[zeromq-dev] Too much ZeroMQ overhead versus plain TCP Java NIO Epoll (with measurements)

Julie Anderson julie.anderson.uk at gmail.com
Wed Aug 29 21:31:17 CEST 2012


Here are the UDP numbers for whom it may concern. As one would expect much
better than TCP.

RTT: (round-trip time)

Iterations: 1,000,000 | Avg Time: *10373.9 nanos* | Min Time: 8626 nanos |
Max Time: 136269 nanos | 75%: 10186 nanos | 90%: 10253 nanos | 99%: 10327
nanos | 99.999%: 10372 nanos

OWT: (one-way time)

Iterations: 2,221,118 | Avg Time: *5095.66 nanos* | Min Time: 4220 nanos |
Max Time: 135584 nanos | 75%: 5001 nanos | 90%: 5037 nanos | 99%: 5071
nanos | 99.999%: 5094 nanos

-Julie


On Wed, Aug 29, 2012 at 12:18 PM, Julie Anderson <
julie.anderson.uk at gmail.com> wrote:

> New numbers (fun!). Firstly, to make sure I was comparing apples with
> apples, I modified my tests to compute one-way trip instead of round-trip.
> I can't paste code, but I am simply using a Java NIO (non-blocking I/O)
> optimized with busy spinning to send and receive tcp data. This is
> *standard* Java NIO code, nothing too fancy. You can google around for Java
> NIO. I found this link<http://www.cordinc.com/blog/2010/08/java-nio-server-example.html>that shows the basics. You can also do the same thing in C as you can see
> here<http://stackoverflow.com/questions/27247/could-you-recommend-some-guides-about-epoll-on-linux/6150841#6150841>
> .
>
> My test now consists of:
>
> - JVM A sends a message which consist of the ascii representation of a
> timestamp in nanos.
> - JVM B receives this message, parses the long, computer the one-way
> latency and echoes back the message to JVM A.
> - JVM A receives the echo, parses the ascii long and makes sure that it
> matches the one it sent out.
> - Loop back and send the next message.
>
> So now I have both times: one-way and round-trip.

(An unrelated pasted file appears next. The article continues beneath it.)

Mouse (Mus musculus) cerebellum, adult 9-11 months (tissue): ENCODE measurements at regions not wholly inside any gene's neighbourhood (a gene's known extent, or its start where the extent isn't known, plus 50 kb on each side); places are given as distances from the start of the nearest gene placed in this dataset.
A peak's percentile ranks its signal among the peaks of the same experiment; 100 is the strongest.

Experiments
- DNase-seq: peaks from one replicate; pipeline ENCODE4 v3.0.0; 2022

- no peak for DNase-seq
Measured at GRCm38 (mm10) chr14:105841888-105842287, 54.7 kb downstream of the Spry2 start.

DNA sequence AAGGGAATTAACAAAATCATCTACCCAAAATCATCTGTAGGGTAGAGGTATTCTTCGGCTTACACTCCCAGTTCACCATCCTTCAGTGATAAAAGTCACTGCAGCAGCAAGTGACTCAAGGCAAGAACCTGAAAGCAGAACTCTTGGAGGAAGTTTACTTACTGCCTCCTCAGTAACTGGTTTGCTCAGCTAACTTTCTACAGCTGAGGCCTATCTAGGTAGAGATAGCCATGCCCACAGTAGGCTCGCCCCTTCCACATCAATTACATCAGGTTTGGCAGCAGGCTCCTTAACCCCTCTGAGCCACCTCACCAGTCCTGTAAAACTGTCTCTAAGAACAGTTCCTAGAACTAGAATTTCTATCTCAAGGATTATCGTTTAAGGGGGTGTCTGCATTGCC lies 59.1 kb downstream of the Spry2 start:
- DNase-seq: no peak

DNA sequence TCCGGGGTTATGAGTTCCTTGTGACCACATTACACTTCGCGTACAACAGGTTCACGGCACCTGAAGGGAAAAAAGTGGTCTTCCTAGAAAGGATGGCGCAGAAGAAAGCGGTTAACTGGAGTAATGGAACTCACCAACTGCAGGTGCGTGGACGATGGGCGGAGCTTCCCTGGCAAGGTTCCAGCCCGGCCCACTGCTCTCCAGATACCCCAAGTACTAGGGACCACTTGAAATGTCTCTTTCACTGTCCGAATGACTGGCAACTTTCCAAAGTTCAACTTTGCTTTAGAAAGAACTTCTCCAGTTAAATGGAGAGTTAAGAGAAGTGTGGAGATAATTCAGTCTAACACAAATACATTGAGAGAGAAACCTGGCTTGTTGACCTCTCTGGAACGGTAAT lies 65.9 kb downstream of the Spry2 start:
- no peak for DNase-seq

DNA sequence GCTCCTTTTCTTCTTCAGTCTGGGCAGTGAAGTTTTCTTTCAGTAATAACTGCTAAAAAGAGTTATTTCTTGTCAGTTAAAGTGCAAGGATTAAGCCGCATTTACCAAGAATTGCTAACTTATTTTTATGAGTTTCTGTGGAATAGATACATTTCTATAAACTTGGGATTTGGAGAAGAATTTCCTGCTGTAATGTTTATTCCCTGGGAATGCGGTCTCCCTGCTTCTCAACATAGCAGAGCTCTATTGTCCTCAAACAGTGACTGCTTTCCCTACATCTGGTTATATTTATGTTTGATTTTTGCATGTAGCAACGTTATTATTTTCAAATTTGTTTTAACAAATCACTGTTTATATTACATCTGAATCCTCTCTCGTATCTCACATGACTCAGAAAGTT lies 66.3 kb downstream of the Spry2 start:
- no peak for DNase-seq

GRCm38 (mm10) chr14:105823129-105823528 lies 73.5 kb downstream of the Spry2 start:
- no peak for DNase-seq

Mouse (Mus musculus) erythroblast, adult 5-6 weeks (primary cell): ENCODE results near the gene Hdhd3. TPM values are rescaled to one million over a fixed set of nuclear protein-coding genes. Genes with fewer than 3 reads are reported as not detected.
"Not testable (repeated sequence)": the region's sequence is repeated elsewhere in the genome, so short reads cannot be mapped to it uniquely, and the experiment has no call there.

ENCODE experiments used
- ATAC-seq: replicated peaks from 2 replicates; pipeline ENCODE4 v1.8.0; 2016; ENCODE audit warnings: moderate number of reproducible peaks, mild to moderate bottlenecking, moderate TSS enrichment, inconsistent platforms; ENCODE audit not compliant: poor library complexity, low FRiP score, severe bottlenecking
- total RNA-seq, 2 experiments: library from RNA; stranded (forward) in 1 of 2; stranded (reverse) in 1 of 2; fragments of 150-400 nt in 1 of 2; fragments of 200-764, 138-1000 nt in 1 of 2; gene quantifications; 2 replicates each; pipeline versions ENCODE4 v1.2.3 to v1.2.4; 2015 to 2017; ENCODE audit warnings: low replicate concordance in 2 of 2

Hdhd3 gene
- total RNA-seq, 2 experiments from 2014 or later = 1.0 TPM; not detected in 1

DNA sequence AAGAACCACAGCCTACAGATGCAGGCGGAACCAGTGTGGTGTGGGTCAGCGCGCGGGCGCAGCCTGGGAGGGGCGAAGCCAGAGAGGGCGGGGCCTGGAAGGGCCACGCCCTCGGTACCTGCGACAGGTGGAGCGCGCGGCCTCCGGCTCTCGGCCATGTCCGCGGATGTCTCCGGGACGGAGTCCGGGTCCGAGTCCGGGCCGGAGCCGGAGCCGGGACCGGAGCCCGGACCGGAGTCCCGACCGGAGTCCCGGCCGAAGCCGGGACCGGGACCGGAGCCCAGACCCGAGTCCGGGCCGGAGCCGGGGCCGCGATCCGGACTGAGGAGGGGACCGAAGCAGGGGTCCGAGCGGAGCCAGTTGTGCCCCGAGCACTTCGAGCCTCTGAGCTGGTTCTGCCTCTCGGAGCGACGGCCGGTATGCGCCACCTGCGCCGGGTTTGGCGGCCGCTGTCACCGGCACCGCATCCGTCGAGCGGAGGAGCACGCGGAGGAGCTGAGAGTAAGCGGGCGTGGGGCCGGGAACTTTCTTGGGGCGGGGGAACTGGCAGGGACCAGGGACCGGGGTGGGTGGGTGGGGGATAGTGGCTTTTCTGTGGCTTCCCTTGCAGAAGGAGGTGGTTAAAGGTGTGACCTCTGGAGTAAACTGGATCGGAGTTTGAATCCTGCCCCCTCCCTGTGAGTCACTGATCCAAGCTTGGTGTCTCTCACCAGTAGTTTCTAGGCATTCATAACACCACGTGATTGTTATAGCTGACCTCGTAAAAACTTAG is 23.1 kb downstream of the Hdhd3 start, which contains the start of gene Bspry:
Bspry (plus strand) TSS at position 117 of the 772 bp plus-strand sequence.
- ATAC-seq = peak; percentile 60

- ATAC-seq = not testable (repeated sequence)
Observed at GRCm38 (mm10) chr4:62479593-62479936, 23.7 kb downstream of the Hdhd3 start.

>
> I ran my test for 1 million messages over loopback.
>
> For ZeroMQ I am using the local_lat and remote_lat programs included with
> latest zeromq from here: git://github.com/zeromq/libzmq.git
>
> The results:
>
> *- ZeroMQ:*
>
> ./local_lat tcp://lo:5555 13 1000000
> ./remote_lat tcp://127.0.0.1:5555 13 1000000
>
> message size: 13 [B]
> roundtrip count: 1000000
> average latency: *19.674* [us] *<==== this is one-way*
>
> *- Java NIO:* (EPoll with busy spinning)
>
> Round-trip: Iterations: 1,000,000 | Avg Time: *16552.15 nanos* | Min
> Time: 12515 nanos | Max Time: 129816 nanos | 75%: 16290 nanos | 90%: 16369
> nanos | 99%: 16489 nanos | 99.999%: *16551 nanos*
>
> One-way trip: Iterations: 1,110,000 | Avg Time: *8100.12 nanos* | Min
> Time: 6150 nanos | Max Time: 118035 nanos | 75%: 7966 nanos | 90%: 8010
> nanos | 99%: 8060 nanos | 99.999%: *8099 nanos*
>
> *Conclusions:* That's *19.674 versus 8.100* so ZeroMQ overhead on top of
> TCP is *142%* or *11.574 nanoseconds* !!! That's excessive. I would
> expect 1 microsecond overhead there.
>
> So questions remain:
>
>
> 1) What does ZeroMQ do under the rood that justifies so many extra clock
> cycles? (I am really curious to know)
>
> 2) Do people agree that 11 microseconds are just too much?
>
> My rough guess: ZeroMQ uses threads? (the beauty of NIO is that it is
> single-threaded, so there is always only one thread reading and writing to
> the network)
>
> -Julie
>
> On Wed, Aug 29, 2012 at 10:24 AM, Chuck Remes <lists at chuckremes.com>wrote:
>
>>
>> On Aug 29, 2012, at 10:13 AM, Julie Anderson wrote:
>>
>> Just tested ZeroMQ and Java NIO in the same machine.
>>
>> The results:
>> *
>> - ZeroMQ:*
>>
>> message size: 13 [B]
>> roundtrip count: 100000
>> average latency: *19.620* [us] *<====== ONE-WAY LATENCY*
>>
>> *- Java NIO Selector:* (EPoll)
>>
>> Average RTT (round-trip time) latency of a 13-byte message: 15.342 [us]
>> Min Time: 11.664 [us]
>> 99.999% percentile: *15.340* [us] *<====== RTT LATENCY*
>>
>> *Conclusion:* That's *39.240 versus 15.340* so ZeroMQ overhead on top of
>> TCP is *156%* or *23.900 nanoseconds* !!! That's excessive. I would
>> expect 1 or 2 microseconds there.
>>
>> So my questions are:
>>
>> 1) What does ZeroMQ do under the rood that justifies so many extra clock
>> cycles? (I am really curious to know)
>>
>> 2) Do people agree that 23 microseconds are just too much?
>>
>>
>> As a favor to me, please rerun the tests so that at least 1 million (10
>> million is better) messages are sent. This shouldn't take more than a few
>> minutes to run. Thanks.
>>
>> Secondly, are you using the local_lat and remote_lat programs that are
>> included with zeromq or did you write your own? If you wrote your own,
>> please share the code.
>>
>> Thirdly, a pastie containing the code for both tests so others could
>> independently reproduce your results would be very handy.
>>
>> cr
>>
>>
>> _______________________________________________
>> zeromq-dev mailing list
>> zeromq-dev at lists.zeromq.org
>> http://lists.zeromq.org/mailman/listinfo/zeromq-dev
>>
>>
>
-------------- next part --------------
An HTML attachment was scrubbed...
URL: <https://lists.zeromq.org/pipermail/zeromq-dev/attachments/20120829/78b2a5cf/attachment.htm>


More information about the zeromq-dev mailing list